Once, he started reminiscing about how he covered the Emmett Till story. We’re talking a “Mississippi Burning” sort of situation in which a big-city reporter would be treated with extreme suspicion by the small-town folks. He described going into a little store on the side of the road at the edge of town, the old-timey kind with one gas pump and an Orange Crush sign painted on the side of the ramshackle structure. He wanted to pick up local scuttlebutt, find some leads. He described going in, the screen door slamming behind him and the couple of folks in there turning and giving him the “You’re not from around here, and what the f___ do you want?” glare.

    And he asked the class, what do you do next? And all the kids gave prim little J-school answers such as “Ask them what they thought about Till’s murder,” and with each one he’d smirk and say “nope.” (He was a smug S.O.B.; I worked for him as a copy boy at the paper, and that was always his manner — do no work beyond glancing through proofs, and be smugly amused at those hustling around him.)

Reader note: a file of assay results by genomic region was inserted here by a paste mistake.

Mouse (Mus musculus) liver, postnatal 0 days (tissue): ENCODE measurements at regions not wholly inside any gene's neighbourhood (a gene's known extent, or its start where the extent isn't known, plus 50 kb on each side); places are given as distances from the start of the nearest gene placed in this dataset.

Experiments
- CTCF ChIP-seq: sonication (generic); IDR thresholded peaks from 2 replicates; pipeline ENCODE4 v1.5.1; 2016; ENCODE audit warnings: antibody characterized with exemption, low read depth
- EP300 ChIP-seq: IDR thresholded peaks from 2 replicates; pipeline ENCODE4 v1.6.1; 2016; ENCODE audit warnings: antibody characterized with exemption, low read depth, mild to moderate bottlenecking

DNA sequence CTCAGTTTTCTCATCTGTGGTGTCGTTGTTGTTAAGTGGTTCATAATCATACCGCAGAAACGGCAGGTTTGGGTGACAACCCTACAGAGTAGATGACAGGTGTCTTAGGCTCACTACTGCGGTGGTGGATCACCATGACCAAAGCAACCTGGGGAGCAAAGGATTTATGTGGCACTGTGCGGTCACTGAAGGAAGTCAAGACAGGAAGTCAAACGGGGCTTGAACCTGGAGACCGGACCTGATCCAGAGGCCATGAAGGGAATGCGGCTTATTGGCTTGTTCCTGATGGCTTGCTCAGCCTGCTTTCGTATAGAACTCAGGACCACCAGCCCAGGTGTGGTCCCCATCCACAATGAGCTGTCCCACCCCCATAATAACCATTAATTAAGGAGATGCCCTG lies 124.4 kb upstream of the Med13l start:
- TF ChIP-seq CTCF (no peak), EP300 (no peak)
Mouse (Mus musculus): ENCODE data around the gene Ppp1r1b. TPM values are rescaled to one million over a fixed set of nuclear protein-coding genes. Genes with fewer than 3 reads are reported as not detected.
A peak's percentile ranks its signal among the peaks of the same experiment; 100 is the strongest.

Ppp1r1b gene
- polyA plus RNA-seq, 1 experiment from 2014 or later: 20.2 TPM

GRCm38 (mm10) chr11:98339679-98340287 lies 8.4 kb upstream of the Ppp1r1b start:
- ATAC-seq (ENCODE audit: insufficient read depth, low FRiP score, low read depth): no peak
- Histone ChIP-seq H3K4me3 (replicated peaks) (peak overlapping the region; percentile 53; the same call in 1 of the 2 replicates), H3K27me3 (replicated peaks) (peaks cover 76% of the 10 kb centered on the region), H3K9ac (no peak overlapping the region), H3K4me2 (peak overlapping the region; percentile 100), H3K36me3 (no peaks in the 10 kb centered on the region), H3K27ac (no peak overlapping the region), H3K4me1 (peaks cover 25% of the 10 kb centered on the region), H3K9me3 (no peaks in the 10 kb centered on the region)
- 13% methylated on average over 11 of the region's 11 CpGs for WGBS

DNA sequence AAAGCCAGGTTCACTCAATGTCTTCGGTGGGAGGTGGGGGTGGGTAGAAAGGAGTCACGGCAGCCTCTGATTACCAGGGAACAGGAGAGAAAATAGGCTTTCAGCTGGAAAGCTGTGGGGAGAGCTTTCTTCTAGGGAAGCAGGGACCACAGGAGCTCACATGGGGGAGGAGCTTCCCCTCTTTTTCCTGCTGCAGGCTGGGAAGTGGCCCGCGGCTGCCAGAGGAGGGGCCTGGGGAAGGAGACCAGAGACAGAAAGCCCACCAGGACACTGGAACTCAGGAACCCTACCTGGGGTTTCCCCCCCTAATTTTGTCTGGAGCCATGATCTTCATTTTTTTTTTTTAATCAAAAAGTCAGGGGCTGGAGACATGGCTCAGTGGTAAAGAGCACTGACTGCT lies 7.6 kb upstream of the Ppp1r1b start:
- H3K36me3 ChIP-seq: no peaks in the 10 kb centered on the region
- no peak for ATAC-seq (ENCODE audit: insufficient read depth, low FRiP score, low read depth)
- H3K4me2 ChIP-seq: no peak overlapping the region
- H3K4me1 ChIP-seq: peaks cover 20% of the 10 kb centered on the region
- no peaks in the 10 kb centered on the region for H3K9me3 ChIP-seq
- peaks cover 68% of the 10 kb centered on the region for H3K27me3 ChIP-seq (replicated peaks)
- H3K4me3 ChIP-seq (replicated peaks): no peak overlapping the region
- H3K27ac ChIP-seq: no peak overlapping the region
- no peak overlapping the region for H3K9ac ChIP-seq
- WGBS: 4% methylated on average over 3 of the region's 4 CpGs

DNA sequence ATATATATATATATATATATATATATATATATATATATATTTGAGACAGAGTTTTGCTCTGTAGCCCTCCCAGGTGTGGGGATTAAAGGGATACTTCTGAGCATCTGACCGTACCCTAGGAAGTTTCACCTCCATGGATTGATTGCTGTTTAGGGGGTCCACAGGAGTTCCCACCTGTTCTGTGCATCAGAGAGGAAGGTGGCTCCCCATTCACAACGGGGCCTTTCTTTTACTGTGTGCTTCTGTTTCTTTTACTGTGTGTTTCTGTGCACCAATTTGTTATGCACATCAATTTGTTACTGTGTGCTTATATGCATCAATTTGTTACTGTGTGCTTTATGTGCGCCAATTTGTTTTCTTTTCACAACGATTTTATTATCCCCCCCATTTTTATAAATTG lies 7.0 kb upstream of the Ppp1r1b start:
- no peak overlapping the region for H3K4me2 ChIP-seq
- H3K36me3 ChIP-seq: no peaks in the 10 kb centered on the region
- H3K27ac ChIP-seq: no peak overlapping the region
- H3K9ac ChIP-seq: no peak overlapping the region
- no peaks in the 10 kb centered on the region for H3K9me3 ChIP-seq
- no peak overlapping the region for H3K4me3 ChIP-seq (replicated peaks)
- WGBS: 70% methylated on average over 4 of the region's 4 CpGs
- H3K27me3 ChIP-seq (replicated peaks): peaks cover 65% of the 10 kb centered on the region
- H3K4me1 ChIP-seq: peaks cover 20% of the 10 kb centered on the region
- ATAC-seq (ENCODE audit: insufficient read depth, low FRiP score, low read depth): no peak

I knew the answer right away, but I was at the back of the room and one of the last called on. The rest of the class was perplexed, and I fidgeted, in irritation at him for the game he was playing, as I waited for him to get to me. When he did, I said: “Buy an Orange Crush.”

    Absolutely. Become a customer. Buy a cold drink, ask the clerk to open it for you, wipe your brow and talk about how hot it was, and everybody would agree, and you’d talk about how hot it had been in Memphis, and ask if it had been that hot down here, and they’d say yes, and then, if you were lucky, they would turn to local news beyond the weather before you had finished your drink.

    And it worked, in his case. He won the confidence of the folks in the store enough to get some important leads to follow.